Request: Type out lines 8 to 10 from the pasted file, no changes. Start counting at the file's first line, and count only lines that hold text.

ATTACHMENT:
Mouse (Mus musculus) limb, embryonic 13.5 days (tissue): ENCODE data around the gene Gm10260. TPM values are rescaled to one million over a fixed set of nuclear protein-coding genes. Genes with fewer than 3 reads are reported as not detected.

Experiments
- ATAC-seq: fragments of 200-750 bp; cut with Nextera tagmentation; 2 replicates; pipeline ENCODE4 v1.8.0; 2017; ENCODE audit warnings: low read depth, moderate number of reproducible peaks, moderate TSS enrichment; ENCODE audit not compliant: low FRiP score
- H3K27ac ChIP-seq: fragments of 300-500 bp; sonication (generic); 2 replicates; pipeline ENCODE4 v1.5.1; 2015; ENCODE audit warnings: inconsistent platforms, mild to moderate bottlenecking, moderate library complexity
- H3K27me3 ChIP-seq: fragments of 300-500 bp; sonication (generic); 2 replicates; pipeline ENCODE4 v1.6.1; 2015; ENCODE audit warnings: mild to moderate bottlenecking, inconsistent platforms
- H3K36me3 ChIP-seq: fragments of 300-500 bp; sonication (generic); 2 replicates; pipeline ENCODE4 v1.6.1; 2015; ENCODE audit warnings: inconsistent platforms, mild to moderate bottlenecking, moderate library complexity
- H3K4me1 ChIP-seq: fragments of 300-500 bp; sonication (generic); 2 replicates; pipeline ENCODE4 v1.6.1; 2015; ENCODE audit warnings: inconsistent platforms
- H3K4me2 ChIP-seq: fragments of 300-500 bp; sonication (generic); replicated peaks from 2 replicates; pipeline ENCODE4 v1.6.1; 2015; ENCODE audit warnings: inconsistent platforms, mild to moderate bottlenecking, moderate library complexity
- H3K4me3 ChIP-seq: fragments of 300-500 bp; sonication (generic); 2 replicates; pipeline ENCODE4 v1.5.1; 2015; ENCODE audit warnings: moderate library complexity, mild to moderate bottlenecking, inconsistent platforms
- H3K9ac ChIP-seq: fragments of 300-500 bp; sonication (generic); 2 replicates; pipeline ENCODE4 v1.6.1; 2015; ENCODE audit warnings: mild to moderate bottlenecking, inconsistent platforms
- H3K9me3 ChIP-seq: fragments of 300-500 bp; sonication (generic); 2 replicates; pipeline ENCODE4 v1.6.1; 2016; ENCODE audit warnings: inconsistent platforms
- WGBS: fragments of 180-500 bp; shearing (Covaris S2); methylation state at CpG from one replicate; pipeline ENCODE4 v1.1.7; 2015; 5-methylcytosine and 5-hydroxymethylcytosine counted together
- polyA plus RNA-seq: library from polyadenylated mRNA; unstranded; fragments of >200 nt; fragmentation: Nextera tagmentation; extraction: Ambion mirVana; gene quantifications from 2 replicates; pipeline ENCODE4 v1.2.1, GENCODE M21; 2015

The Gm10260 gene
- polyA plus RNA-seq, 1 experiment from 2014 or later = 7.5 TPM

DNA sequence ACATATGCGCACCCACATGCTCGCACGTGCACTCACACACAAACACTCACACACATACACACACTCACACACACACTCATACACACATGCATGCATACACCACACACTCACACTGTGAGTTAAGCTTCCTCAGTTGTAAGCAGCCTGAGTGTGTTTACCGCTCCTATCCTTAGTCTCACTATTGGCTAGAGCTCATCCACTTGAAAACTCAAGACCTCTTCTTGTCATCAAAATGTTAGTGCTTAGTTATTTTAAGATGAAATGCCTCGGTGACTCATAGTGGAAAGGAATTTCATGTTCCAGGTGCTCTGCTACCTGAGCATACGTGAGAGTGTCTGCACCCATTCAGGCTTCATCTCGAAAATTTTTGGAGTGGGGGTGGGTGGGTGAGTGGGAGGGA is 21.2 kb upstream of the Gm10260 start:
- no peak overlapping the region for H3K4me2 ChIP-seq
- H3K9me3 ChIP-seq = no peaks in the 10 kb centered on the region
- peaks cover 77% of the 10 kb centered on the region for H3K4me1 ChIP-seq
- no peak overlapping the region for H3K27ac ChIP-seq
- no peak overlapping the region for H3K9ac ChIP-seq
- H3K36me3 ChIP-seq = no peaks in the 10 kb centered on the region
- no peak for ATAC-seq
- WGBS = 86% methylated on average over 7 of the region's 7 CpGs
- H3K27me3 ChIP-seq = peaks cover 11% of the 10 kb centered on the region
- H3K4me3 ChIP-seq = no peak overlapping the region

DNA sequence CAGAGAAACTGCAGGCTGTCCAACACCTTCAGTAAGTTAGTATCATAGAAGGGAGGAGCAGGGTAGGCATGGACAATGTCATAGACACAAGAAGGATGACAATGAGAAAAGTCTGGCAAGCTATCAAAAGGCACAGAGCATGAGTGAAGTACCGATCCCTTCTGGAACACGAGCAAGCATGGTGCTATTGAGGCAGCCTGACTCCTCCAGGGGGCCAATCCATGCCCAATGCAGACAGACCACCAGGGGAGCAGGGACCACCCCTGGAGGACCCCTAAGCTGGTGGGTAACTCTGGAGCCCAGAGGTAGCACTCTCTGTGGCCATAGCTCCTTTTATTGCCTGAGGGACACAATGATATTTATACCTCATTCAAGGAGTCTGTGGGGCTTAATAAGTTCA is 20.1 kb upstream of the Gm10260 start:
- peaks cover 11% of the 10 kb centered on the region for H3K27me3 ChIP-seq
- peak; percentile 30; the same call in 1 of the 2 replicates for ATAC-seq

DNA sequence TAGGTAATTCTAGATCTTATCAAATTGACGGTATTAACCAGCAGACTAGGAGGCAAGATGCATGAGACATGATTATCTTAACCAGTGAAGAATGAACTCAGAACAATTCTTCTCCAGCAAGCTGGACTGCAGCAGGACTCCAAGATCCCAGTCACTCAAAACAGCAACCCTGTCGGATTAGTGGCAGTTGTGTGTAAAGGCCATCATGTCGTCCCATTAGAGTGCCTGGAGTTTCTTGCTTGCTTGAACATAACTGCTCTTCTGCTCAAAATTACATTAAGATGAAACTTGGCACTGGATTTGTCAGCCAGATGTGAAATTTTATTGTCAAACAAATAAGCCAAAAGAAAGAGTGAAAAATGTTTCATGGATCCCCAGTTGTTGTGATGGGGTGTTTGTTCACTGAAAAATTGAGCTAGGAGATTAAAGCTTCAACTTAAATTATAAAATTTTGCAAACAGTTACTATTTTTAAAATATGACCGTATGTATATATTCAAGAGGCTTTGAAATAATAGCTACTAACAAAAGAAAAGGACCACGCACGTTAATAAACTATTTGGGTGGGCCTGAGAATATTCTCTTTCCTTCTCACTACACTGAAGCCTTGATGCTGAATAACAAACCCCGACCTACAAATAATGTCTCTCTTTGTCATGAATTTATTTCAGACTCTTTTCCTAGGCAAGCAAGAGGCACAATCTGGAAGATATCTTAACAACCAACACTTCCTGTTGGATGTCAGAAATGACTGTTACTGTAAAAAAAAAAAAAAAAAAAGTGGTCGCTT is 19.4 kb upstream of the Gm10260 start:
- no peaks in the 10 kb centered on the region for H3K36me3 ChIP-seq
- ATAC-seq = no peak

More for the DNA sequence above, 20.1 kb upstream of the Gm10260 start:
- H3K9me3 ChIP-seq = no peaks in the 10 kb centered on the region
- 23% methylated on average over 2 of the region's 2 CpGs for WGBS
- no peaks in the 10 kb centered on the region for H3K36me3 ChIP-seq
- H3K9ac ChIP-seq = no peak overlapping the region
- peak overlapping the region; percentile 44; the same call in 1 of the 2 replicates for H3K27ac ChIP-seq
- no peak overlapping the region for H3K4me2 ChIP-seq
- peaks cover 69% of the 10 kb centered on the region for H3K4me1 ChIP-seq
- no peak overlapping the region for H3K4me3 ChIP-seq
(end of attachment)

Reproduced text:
- H3K4me2 ChIP-seq: fragments of 300-500 bp; sonication (generic); replicated peaks from 2 replicates; pipeline ENCODE4 v1.6.1; 2015; ENCODE audit warnings: inconsistent platforms, mild to moderate bottlenecking, moderate library complexity
- H3K4me3 ChIP-seq: fragments of 300-500 bp; sonication (generic); 2 replicates; pipeline ENCODE4 v1.5.1; 2015; ENCODE audit warnings: moderate library complexity, mild to moderate bottlenecking, inconsistent platforms
- H3K9ac ChIP-seq: fragments of 300-500 bp; sonication (generic); 2 replicates; pipeline ENCODE4 v1.6.1; 2015; ENCODE audit warnings: mild to moderate bottlenecking, inconsistent platforms